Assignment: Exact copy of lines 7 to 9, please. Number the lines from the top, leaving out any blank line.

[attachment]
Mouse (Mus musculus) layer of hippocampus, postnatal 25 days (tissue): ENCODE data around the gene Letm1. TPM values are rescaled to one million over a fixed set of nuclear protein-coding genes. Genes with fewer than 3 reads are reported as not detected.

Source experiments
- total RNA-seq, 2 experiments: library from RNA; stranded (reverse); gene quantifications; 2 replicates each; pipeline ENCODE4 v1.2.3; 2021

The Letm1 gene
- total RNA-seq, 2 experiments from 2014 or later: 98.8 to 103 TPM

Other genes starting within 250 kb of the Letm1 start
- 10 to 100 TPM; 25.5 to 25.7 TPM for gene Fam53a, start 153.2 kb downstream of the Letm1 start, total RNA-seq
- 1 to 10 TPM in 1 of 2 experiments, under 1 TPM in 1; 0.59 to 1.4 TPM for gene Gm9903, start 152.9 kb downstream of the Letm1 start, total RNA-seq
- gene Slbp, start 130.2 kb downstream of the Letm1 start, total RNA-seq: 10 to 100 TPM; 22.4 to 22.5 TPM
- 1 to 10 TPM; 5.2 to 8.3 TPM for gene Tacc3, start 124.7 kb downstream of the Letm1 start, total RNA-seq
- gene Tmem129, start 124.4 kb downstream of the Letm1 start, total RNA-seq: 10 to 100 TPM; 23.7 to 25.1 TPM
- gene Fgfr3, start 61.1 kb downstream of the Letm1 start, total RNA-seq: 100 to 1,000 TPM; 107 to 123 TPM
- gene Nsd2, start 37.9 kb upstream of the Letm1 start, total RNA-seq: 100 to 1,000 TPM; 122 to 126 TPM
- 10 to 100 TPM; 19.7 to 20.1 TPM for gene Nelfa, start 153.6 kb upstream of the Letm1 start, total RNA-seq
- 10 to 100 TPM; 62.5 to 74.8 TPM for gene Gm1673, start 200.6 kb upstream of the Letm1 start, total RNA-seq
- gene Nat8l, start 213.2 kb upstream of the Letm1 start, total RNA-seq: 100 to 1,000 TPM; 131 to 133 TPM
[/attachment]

- 10 to 100 TPM; 25.5 to 25.7 TPM for gene Fam53a, start 153.2 kb downstream of the Letm1 start, total RNA-seq
- 1 to 10 TPM in 1 of 2 experiments, under 1 TPM in 1; 0.59 to 1.4 TPM for gene Gm9903, start 152.9 kb downstream of the Letm1 start, total RNA-seq
- gene Slbp, start 130.2 kb downstream of the Letm1 start, total RNA-seq: 10 to 100 TPM; 22.4 to 22.5 TPM